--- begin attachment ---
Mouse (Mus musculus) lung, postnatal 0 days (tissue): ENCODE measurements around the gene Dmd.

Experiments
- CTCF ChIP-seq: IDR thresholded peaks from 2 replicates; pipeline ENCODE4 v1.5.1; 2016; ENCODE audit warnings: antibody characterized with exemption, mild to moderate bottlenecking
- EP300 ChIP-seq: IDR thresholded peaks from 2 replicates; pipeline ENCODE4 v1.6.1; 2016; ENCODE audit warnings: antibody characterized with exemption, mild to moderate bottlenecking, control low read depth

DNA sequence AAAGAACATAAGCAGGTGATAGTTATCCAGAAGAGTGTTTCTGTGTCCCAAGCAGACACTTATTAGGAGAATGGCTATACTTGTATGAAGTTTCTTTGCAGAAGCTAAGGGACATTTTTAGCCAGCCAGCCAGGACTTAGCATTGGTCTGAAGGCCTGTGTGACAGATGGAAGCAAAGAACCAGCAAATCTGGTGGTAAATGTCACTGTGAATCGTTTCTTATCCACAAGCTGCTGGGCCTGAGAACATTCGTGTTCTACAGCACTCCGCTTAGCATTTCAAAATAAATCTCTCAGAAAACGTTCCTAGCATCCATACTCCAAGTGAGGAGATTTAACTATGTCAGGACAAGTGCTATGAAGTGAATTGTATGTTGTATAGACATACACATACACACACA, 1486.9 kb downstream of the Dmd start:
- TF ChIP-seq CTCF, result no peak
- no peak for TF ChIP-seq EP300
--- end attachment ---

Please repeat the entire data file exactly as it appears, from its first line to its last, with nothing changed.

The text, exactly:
Mouse (Mus musculus) lung, postnatal 0 days (tissue): ENCODE measurements around the gene Dmd.

Experiments
- CTCF ChIP-seq: IDR thresholded peaks from 2 replicates; pipeline ENCODE4 v1.5.1; 2016; ENCODE audit warnings: antibody characterized with exemption, mild to moderate bottlenecking
- EP300 ChIP-seq: IDR thresholded peaks from 2 replicates; pipeline ENCODE4 v1.6.1; 2016; ENCODE audit warnings: antibody characterized with exemption, mild to moderate bottlenecking, control low read depth

DNA sequence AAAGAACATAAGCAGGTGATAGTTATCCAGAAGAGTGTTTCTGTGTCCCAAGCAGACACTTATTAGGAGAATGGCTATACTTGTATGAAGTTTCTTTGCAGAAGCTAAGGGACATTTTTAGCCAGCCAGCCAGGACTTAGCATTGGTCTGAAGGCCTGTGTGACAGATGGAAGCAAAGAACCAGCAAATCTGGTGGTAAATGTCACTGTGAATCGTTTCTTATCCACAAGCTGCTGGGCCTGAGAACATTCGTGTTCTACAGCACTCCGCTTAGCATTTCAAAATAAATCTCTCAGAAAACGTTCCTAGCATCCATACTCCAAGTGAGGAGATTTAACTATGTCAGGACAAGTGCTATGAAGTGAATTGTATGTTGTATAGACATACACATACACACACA, 1486.9 kb downstream of the Dmd start:
- TF ChIP-seq CTCF, result no peak
- no peak for TF ChIP-seq EP300